As Passover begins, Israel enters political stalemate – again

As Passover begins, Israel enters political stalemate – again

PREPARATIONS. Israelis shop at a food market ahead of the upcoming Jewish holiday of Passover as the country begins to emerge from the COVID-19 pandemic closures due to its rapid vaccine roll-out, in Tel Aviv, Israel, on March 26, 2021.

Photo by Corinna Kern/Reuters

As they shopped ahead of the Passover holiday's commencement at sunset on Saturday, March 27, some Israelis say they are weary of elections

Israel enters the Passover holiday this weekend much as it has the past two years: in political limbo after inconclusive elections, and with Prime Minister Benjamin Netanyahu’s future on the line.

A final tally from an election on Tuesday, March 23, showed Netanyahu’s right-wing Likud and kindred factions short of a majority in parliament. But his rivals also came up short.

According to the final results published by Israel’s Central Elections Committee, a Netanyahu-led coalition would control 52 seats in the 120-member parliament. An opposition grouping would control 57 seats.

Both Netanyahu and those seeking to topple him were deep in complex coalition arithmetic on Friday, March 26, as Israelis – politically exhausted after four elections in two years – prepared for the March 27-April 3 Passover festival.

Netanyahu’s opponents called for him to step aside and allow a new era to begin.

“For the fourth time in two years, Netanyahu has failed and not succeeded in achieving a parliamentary majority of 61,” Gideon Saar, a Likud defector, wrote on Twitter.

“I call on Netanyahu: move aside, free Israel and allow the country to move forward.”

Saar leads the New Hope party, which won six seats and is looking to persuade Likud supporters that while Netanyahu was their passport to power since 2009, he may now have become an obstacle to them.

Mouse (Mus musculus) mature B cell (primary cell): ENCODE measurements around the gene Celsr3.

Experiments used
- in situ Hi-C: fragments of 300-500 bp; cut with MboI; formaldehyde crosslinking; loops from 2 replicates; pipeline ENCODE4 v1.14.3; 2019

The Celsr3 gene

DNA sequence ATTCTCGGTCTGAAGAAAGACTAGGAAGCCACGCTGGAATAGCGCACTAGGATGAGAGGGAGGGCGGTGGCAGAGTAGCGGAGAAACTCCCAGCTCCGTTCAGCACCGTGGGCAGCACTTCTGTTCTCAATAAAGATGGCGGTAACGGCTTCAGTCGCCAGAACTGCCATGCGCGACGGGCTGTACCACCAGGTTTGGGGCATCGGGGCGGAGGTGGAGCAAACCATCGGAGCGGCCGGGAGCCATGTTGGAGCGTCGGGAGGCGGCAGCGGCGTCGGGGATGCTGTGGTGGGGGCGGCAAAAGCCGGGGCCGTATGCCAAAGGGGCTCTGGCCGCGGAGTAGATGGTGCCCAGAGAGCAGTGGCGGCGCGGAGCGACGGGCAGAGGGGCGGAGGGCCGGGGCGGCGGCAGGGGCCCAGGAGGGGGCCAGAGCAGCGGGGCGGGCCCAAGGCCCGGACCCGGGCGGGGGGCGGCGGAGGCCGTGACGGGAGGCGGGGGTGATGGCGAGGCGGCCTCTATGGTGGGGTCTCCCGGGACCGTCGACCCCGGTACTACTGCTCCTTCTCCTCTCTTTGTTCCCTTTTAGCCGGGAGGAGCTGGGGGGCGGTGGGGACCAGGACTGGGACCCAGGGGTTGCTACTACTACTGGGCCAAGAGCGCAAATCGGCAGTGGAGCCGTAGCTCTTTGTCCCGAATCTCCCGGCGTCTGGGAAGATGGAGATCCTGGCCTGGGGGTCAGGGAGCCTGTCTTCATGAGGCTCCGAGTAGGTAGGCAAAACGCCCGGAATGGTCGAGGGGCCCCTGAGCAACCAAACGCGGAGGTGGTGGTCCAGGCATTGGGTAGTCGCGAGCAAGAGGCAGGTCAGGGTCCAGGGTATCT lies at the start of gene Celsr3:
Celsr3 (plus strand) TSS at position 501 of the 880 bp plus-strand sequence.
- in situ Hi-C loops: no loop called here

Yair Lapid, another Netanyahu opponent whose center-left party Yesh Atid won 17 seats, retweeted Saar’s call with the message “Listen to Gideon.”

By contrast, Netanyahu on Twitter confined himself on Friday to saying that more than a million Israelis had voted for Likud, making it the “largest party in Israel.” He wished Israelis a Happy Passover amid a relaxation of coronavirus restrictions that allowed families to gather at the holiday table.

As they shopped ahead of the Passover holiday’s commencement at sunset on Saturday, March 27, some Israelis said they were weary of elections.

“Passover is supposed to represent our exodus from Egypt, right? So what will it take to get an exodus from this political crisis?” said Ran Peretz, 46, in Tel Aviv.

Others couldn’t resist referencing more recent events in Egypt.

“Netanyahu is the political equivalent of the ship blocking the Suez Canal,” was the headline of an article in the Haaretz newspaper by commentator Amos Harel.

What next?

Netanyahu’s political fate may depend on the leaders of two wild-card parties.

Although poles apart politically, far-right Naftali Bennett’s Yamina party won seven seats, and Mansour Abbas’s Arab Islamist faction won four seats – and under Israel’s coalition system both are potential kingmakers wielding influence disproportionate to their number of seats.

But, complicating the negotiations, some of Netanyahu’s natural right-wing allies have said they will not support him if he partners with Abbas’ United Arab List, which has pro-Palestinian sympathies.

And Netanyahu finds himself for the first time in the recent run of elections without his close US ally President Donald Trump, who made a series of policy changes that aligned closely with Netanyahu.

In an apparent easing of the Trump-era approach, the Biden administration announced on Thursday, March 25, that it will give the Palestinians $15 million to aid their COVID-19 response.

Palestinian Prime Minister Mohammad Shtayyeh welcomed the move as “an important step in the right direction to reshape the relationship with the US administration.” –